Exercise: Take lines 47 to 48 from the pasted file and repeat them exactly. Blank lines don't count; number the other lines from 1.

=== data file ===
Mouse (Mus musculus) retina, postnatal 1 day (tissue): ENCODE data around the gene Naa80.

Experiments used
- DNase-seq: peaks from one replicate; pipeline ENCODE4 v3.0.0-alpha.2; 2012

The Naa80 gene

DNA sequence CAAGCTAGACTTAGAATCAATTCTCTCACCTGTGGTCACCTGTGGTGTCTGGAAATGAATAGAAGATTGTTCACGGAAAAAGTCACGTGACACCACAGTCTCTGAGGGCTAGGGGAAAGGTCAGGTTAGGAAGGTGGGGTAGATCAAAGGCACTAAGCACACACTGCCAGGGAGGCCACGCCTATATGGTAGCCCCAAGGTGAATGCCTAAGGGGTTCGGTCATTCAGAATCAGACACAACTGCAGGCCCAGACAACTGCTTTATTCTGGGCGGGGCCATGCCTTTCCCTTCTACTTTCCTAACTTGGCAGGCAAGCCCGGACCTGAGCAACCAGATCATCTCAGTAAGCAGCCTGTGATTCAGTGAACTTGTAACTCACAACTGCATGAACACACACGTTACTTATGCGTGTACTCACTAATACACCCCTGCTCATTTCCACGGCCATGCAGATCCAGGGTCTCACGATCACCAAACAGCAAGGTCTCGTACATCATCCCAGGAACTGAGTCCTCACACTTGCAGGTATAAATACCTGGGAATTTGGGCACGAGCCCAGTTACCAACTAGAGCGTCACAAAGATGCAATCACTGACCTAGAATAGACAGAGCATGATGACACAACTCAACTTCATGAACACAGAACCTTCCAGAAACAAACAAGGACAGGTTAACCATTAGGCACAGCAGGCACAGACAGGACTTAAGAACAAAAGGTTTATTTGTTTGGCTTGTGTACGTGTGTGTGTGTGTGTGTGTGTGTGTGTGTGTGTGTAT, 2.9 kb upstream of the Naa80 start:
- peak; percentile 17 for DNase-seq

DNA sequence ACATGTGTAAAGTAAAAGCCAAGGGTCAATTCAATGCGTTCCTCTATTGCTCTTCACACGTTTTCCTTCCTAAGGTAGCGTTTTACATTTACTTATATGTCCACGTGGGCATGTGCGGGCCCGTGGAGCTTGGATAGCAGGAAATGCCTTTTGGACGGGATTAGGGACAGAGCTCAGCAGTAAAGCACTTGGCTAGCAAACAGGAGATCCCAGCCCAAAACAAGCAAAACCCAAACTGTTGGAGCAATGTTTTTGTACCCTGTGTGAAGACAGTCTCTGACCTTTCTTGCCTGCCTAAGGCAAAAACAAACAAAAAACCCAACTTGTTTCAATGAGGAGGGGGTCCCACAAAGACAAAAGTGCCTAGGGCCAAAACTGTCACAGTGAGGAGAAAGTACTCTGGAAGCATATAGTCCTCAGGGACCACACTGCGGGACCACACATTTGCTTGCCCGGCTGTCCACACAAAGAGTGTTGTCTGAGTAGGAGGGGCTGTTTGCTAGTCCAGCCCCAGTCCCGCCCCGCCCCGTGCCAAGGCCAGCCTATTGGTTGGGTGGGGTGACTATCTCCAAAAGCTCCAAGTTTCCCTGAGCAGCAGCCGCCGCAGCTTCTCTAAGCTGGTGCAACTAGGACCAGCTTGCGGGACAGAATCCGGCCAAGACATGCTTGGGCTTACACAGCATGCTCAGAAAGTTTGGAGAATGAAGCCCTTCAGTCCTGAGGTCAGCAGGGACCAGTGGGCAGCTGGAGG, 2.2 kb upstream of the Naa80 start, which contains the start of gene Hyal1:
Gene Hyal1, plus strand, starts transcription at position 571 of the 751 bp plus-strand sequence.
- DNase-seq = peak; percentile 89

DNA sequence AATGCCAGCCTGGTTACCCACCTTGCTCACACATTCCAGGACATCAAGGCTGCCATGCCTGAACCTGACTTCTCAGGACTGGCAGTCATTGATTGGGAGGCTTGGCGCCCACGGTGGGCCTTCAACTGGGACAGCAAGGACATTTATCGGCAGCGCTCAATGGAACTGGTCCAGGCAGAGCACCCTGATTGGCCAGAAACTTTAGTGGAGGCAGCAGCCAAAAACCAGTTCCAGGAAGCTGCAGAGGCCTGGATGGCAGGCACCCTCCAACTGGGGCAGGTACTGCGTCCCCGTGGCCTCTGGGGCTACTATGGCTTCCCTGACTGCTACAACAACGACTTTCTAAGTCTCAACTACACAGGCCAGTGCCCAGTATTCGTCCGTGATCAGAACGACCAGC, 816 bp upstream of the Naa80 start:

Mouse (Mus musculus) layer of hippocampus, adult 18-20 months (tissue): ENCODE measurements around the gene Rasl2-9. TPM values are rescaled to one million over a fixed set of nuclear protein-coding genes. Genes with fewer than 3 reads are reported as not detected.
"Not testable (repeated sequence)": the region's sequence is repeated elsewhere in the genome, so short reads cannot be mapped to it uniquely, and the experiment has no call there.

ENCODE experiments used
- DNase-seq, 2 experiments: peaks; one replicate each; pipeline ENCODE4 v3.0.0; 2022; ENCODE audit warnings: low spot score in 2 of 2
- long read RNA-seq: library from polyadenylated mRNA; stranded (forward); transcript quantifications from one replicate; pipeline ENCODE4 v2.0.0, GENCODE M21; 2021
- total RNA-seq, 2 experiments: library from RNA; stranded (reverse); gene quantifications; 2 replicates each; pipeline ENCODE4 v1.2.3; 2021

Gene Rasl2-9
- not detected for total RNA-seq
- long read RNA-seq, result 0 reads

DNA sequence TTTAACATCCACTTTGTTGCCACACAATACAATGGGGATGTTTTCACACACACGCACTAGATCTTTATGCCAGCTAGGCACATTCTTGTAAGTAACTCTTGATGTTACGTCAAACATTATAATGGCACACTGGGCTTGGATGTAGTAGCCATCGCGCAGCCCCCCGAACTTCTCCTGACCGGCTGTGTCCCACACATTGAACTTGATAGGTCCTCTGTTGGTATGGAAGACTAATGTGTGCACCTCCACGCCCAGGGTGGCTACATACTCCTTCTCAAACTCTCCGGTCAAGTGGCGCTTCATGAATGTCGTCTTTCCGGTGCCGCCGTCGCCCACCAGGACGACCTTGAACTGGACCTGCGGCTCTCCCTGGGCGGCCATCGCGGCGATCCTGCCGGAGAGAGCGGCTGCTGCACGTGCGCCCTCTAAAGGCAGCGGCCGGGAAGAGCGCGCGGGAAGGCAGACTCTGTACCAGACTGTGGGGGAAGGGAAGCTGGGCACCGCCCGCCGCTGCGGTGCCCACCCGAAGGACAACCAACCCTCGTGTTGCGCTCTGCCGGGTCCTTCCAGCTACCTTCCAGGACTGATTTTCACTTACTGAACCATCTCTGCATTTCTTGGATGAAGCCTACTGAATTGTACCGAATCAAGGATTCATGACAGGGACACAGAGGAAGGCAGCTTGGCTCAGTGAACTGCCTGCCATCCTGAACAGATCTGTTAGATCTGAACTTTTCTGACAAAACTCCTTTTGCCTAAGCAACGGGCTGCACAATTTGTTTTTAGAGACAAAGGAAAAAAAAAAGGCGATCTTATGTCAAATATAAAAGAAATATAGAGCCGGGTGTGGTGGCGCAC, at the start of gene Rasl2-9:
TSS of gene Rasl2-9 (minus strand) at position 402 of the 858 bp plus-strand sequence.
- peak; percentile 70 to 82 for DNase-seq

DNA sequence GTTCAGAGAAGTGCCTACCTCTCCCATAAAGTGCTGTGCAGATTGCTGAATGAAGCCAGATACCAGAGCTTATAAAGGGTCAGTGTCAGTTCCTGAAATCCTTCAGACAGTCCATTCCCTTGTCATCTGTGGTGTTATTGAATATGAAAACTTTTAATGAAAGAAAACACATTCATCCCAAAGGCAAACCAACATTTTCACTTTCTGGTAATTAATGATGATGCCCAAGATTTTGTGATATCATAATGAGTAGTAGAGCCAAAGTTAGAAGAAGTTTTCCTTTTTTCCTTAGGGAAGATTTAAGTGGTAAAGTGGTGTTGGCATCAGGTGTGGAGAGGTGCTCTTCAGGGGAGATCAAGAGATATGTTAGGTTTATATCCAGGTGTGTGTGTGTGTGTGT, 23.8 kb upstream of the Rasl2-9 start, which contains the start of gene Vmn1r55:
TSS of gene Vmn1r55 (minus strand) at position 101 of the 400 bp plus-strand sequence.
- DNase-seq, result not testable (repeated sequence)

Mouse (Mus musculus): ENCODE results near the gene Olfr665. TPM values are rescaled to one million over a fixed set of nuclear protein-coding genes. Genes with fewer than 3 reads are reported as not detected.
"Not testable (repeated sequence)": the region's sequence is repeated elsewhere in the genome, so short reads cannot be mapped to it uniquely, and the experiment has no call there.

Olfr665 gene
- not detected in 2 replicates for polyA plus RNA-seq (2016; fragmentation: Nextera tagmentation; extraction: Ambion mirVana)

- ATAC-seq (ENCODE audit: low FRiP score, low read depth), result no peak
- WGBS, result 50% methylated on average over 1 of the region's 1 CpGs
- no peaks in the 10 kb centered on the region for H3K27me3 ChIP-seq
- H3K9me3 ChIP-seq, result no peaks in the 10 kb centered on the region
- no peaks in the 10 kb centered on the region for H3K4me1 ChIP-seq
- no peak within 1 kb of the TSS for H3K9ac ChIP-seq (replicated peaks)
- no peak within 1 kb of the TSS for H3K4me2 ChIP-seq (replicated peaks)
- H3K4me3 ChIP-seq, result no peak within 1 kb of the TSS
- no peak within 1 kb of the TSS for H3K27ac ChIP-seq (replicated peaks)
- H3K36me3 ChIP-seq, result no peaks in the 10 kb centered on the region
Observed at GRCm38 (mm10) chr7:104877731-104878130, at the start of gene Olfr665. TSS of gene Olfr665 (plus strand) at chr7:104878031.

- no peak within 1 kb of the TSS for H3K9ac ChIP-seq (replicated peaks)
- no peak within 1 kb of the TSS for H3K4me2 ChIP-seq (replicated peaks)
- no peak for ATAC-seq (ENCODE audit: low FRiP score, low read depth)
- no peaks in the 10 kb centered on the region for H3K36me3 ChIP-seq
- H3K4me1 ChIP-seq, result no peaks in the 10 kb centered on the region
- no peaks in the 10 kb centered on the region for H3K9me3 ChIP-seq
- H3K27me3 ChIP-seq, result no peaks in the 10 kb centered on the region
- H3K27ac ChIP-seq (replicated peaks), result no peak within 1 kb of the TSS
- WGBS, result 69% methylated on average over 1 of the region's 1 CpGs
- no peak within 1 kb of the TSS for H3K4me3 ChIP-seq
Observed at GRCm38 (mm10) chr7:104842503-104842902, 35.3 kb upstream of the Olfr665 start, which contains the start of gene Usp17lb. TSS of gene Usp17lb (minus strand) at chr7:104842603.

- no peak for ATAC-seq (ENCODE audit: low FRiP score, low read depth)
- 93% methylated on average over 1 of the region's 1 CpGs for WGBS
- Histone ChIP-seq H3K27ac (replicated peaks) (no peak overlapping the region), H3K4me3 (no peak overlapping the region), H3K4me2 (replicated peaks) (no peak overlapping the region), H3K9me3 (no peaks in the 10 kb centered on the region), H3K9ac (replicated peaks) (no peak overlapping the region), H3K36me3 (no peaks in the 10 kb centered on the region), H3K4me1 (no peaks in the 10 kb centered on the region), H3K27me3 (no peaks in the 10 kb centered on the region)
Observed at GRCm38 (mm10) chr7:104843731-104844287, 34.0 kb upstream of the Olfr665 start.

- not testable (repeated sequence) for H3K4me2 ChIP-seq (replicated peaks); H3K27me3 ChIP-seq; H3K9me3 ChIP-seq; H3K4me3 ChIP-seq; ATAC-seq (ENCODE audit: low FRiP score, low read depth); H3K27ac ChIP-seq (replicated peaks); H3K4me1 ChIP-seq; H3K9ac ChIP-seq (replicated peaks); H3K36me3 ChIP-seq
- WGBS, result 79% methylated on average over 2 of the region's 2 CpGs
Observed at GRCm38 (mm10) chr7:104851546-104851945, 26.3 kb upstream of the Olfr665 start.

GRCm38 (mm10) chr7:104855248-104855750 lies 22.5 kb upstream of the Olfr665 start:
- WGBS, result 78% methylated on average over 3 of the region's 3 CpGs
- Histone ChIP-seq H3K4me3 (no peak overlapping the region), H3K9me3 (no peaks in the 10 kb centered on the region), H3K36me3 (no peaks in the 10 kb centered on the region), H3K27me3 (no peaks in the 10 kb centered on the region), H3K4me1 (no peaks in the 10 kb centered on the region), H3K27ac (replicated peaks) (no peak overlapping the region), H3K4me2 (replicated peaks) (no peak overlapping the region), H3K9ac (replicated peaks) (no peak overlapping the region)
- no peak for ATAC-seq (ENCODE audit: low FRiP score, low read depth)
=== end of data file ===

- H3K27me3 ChIP-seq, result no peaks in the 10 kb centered on the region
- H3K27ac ChIP-seq (replicated peaks), result no peak within 1 kb of the TSS